Review: Milo's Bocce Garden in St. Louis

The family in “The Italian Immigrants” sculpture outside St. Ambrose Roman Catholic Church on the Hill seems to curiously peer across Marconi into authentic, bonafied St. Louis: Milo’s Bocce Garden. Perhaps “Immigrants” sculptor Rudolph Torrini wanted his representation of new St. Louis Italians grounded in the holy, yet looking toward the worldly. Then again, maybe Milo’s just has that charm.

Milo’s epitomizes not so much a St. Louis bar, or St. Louis beer garden, but the now-dwindling city tavern - the common neighborhood drinking hole that welcomes patrons of all ages to socialize more than imbibe.

The building, at the northwest corner of Wilson and Marconi, has been a tavern in various incarnations for a century. Interestingly, 5201 Wilson preceded the construction of the new St. Ambrose, giving the Hill one of the few locations in St. Louis with an altar and bar within 100 feet (…good or bad?). Twenty-five years ago, Tom Savio purchased the Wil-Mar Lounge and renamed it Milo’s. Twelve years later, Savio welcomed partner Joe Vollmer, who promptly added the bocce courts in 1989.

The scene… Throughout the past 25 years, Milo’s has aged and evolved. Currently, Thursday night is one of the busiest at Milo’s and gives a good idea of what and who this Hill tavern has to offer. Bocce ball league-play begins at 6:20 p.m. and Vollmer ensures all are welcome.

A common Thursday evening at Milo’s: Two 70-plus veterans (in both the literal and figurative sense) animatedly recount the highs and lows of their just-completed bocce match - in Italian; a raspy-voiced South St. Louis couple playfully argue between sips of Bud drafts and drags of Pall Malls; a stylish black-on-black clad 20-something girl orders Long Island iced teas while talking on a cell phone; a 7-year-old boy, standing tippy-toed at the bar, begs Vollmer for change for the foosball table, enduring teasing about his missing front teeth from the barkeep. Being that Milo’s is a restaurant as well, children are welcome to enter, but not to drink.

On weekend nights, young singles often use Milo’s as a jumping off point to clubs and bars downtown. Likewise on the weekends, tourists, seeking a Hill fix, visit the tavern. Monday through Thursday gives more of a local feel, while the weekends bring a geographically diverse crowd.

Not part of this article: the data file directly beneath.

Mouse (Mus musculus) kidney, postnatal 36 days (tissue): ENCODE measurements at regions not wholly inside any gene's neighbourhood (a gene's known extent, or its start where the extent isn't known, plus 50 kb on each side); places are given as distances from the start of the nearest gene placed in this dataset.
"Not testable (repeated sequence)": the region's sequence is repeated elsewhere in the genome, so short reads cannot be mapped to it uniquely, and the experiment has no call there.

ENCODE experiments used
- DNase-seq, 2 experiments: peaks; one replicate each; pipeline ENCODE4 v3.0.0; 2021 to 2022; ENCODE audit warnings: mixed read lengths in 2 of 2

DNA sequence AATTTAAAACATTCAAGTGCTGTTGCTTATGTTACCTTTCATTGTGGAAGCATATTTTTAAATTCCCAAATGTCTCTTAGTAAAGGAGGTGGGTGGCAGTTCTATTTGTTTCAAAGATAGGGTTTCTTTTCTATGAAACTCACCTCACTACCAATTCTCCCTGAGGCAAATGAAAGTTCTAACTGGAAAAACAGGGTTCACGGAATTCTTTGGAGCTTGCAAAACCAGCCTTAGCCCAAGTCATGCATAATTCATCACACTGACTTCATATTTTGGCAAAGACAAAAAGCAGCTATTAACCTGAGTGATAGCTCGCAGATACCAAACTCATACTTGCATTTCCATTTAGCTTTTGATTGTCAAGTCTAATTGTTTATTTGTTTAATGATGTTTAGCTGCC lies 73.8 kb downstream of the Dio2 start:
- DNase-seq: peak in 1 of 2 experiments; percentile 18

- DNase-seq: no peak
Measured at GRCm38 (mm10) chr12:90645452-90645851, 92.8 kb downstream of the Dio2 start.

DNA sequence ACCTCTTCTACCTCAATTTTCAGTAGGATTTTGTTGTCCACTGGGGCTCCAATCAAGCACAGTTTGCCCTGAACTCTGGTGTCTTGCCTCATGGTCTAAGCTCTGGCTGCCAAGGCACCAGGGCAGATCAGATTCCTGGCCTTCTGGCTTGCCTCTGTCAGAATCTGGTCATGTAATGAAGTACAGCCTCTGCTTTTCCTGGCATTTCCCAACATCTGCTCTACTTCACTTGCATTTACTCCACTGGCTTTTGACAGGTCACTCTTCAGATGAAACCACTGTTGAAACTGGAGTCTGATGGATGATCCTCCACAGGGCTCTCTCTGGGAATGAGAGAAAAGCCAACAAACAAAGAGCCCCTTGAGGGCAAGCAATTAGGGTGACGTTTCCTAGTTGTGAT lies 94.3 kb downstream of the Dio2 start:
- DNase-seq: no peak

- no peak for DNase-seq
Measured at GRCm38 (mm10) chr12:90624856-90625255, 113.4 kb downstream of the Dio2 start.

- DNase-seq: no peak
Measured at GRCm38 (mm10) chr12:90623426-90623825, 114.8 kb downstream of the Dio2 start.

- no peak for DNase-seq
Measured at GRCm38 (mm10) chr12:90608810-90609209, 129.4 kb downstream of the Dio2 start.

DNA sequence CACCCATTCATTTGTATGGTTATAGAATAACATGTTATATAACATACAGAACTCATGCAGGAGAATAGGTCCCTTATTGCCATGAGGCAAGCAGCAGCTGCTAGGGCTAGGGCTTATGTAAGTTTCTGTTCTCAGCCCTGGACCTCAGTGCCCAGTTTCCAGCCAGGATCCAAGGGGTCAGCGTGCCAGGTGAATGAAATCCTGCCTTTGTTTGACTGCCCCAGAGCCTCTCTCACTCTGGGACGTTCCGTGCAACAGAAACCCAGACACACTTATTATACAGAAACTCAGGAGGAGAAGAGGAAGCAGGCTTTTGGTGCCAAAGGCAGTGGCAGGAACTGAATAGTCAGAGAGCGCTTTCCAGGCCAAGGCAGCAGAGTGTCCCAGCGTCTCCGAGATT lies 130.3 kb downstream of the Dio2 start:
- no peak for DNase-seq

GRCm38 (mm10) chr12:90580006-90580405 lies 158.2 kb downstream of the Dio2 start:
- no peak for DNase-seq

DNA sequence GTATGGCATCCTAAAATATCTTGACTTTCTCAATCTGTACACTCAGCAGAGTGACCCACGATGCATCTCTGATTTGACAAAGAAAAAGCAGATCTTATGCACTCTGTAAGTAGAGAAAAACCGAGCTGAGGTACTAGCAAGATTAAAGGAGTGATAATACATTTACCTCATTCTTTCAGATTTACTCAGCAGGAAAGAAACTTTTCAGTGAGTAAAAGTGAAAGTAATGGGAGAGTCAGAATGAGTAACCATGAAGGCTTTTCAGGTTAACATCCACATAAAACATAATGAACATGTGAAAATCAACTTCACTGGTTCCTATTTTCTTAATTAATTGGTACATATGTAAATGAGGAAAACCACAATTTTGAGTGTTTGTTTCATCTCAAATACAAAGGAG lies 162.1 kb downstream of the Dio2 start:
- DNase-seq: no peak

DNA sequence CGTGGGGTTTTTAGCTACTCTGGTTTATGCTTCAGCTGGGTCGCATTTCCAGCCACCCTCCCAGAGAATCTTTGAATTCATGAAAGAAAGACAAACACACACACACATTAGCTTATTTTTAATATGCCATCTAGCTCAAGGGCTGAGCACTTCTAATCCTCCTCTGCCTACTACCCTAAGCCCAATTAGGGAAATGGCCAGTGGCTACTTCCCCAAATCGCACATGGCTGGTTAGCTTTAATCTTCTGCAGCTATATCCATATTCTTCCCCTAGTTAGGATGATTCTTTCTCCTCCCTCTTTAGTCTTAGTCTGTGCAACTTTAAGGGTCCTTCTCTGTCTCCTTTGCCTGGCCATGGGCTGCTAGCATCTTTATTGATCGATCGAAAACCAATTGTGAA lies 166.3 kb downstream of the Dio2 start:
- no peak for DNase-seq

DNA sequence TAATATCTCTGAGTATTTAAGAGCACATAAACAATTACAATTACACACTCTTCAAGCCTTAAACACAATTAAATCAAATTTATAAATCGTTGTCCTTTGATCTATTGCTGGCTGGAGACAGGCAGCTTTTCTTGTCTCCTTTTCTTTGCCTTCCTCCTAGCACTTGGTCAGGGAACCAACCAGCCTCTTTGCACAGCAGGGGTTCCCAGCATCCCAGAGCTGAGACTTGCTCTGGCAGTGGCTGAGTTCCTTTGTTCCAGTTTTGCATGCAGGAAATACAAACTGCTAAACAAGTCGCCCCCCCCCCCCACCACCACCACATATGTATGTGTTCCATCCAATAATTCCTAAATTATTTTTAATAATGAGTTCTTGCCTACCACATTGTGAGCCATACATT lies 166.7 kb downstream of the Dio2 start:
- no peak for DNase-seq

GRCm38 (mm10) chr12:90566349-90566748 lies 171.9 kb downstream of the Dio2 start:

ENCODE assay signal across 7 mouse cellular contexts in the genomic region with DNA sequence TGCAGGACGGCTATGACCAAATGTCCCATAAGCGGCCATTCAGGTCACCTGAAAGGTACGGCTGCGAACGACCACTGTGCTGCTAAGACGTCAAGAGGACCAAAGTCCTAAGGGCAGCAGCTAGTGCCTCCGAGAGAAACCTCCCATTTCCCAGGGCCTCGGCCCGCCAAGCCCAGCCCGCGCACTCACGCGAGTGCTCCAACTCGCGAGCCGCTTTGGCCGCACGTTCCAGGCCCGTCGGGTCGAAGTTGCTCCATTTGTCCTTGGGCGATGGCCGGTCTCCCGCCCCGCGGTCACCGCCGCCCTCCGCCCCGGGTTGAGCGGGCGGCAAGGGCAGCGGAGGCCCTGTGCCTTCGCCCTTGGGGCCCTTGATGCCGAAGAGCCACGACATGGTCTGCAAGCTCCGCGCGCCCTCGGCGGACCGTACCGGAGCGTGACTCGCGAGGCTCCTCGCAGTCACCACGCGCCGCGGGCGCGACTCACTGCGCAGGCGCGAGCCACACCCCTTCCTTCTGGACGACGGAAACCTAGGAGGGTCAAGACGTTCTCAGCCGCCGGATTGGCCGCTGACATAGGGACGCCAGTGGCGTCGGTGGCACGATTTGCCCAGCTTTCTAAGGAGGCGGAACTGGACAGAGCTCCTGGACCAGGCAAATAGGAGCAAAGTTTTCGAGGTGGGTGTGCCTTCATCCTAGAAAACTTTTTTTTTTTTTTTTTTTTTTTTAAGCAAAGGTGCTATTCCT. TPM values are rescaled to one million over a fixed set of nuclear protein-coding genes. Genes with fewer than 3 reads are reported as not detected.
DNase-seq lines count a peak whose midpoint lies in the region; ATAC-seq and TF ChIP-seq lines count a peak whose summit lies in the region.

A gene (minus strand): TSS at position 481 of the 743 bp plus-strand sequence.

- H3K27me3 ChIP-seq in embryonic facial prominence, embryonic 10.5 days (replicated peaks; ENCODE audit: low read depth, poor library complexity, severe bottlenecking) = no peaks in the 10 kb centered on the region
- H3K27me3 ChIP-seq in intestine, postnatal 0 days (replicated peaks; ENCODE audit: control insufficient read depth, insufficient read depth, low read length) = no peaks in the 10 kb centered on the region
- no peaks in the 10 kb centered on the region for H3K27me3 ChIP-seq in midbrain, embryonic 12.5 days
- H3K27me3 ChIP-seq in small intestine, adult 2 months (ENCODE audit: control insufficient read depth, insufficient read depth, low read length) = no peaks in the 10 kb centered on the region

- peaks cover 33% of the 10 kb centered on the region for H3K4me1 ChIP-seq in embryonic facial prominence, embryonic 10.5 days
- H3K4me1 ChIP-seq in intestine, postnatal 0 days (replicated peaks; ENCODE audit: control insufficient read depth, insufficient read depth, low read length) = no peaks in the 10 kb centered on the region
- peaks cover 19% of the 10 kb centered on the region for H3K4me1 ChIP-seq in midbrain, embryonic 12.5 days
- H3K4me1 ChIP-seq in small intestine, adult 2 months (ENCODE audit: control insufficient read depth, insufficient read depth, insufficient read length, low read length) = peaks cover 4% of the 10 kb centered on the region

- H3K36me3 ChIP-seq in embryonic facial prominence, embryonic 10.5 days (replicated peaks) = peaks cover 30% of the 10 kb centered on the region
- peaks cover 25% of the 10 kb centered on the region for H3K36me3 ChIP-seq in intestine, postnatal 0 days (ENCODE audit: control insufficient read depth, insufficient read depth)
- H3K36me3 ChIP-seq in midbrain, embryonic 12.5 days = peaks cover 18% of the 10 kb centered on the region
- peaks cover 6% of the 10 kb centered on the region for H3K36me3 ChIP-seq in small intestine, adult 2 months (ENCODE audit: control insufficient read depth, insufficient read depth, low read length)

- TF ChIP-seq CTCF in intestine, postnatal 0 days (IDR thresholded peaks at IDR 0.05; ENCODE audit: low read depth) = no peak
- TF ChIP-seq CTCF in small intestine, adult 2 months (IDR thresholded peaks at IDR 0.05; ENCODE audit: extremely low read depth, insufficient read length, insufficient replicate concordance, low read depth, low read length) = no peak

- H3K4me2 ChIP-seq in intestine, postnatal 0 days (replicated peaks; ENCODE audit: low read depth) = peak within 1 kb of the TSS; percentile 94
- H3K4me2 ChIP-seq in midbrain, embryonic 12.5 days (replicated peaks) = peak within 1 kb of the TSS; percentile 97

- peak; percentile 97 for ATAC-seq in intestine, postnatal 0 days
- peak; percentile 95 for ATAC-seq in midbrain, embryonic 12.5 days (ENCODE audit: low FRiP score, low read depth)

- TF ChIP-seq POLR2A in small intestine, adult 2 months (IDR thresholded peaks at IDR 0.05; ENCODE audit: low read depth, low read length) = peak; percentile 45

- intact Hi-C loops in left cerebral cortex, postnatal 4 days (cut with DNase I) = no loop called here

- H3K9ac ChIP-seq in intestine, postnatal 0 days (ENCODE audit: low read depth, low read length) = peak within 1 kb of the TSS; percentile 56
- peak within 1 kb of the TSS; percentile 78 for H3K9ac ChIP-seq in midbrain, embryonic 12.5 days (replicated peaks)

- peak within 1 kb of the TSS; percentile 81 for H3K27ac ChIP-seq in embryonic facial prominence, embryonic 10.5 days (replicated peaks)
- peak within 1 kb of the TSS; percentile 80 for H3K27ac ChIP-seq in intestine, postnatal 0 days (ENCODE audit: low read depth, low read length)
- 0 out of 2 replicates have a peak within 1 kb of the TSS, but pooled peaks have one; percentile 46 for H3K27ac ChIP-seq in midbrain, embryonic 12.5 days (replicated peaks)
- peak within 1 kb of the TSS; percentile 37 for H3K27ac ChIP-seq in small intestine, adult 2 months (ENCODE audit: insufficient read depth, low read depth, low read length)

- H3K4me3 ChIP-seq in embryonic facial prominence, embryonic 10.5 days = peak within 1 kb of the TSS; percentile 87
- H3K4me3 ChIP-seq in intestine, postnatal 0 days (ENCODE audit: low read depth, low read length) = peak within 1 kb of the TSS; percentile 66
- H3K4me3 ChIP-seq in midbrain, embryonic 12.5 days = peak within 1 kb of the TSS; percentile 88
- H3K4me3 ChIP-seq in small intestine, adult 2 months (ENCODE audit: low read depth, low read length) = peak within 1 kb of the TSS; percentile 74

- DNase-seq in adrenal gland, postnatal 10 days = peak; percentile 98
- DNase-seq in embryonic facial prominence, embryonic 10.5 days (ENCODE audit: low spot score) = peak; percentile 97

The look… Milo’s décor, almost as much as the clientele, renders it a St. Louis tavern. The wood-paneled walls are covered in a jumble of tavern-kitsch: Bud posters, Miller neon signs, an Abbot & Costello print and the “Boulevard of Broken Dreams.” Five TVs are tuned to the game. The side game room offers darts, pinball, foosball and Golden Tee. The juke box - three songs for a dollar - offers Sinatra and Martin, mixed with some old school R&B and contemporary pop. (A hint: pick A3’s “The Soprano’s” theme song “Woke Up This Morning.” Look for Tony, Paulie, Silvio and Christopher.)

Above the transparent Luxur-Rock bar, inlaid with crushed seashells, rocks and a few buttons, hangs the defining feature of St. Louis tavern-decor, “Clydesdale Spectacular.” In this celebrated Anheuser-Busch Plexiglas bubble, a miniature Budweiser beer wagon is eternally pulled in a circle by miniature Clydesdales.

Outside the bar are the namesake bocce courts in a large, fenced-in patio that juts against the surrounding shotgun homes. A total of more than 50 teams participate in bocce leagues that run Monday through Thursday, three times a night. Otherwise, pick-up games are encouraged, with regulars enthusiastically teaching rookies the bocce ropes. Players must be 21 years of age or accompanied by an adult. Next to the courts, green umbrellas above the tables shade patrons. Because Milo’s is completely enveloped within the neighborhood’s homes, the patio and bocce courts close at 10:30 p.m.

The drinks… As befits a city tavern, Milo’s offers no signature drinks or cocktails and instead relies on STL’s own Anheuser-Busch products. Bud and Bud Light are offered in frosty mugs for $1.75. Everything AB bottles is $2.75. Miller High Life, Miller Lite, Sam Adams, Schlafly Pale Ale and Rolling Rock bottles are likewise $2.75. Bass, Guinness and Fat Tire drafts go for $4 a pint. Import bottles (Becks, Becks Dark, Heineken, Foster’s, Grolsch and Peroni) sell for $3.25. Call drinks are $3 and up, while rails go for $2.75. White Zinfandel, Chianti, Merlot and Pinot Griogio sell for $3.50 a glass. A small humidor offers cigars for $3 to $10.

While Milo’s is a tavern, the food is steps above tavern fare. Nothing fancy, but infinitely better than pickled eggs. An assortment of fried appetizers, wings, burgers, simple pastas and pizza all sell on the cheap, with most under $7. (another hint: The Hill specialty Salsiccia sandwich goes for $5.75.).

The verdict... If you’re looking for a relaxed atmosphere, bocce ball, cheap drinks, an authentic St. Louis feel, an age-diverse but mostly south-of-Highway-40 crowd and, most of all, “Clydesdale Spectacular,” head to Milo’s.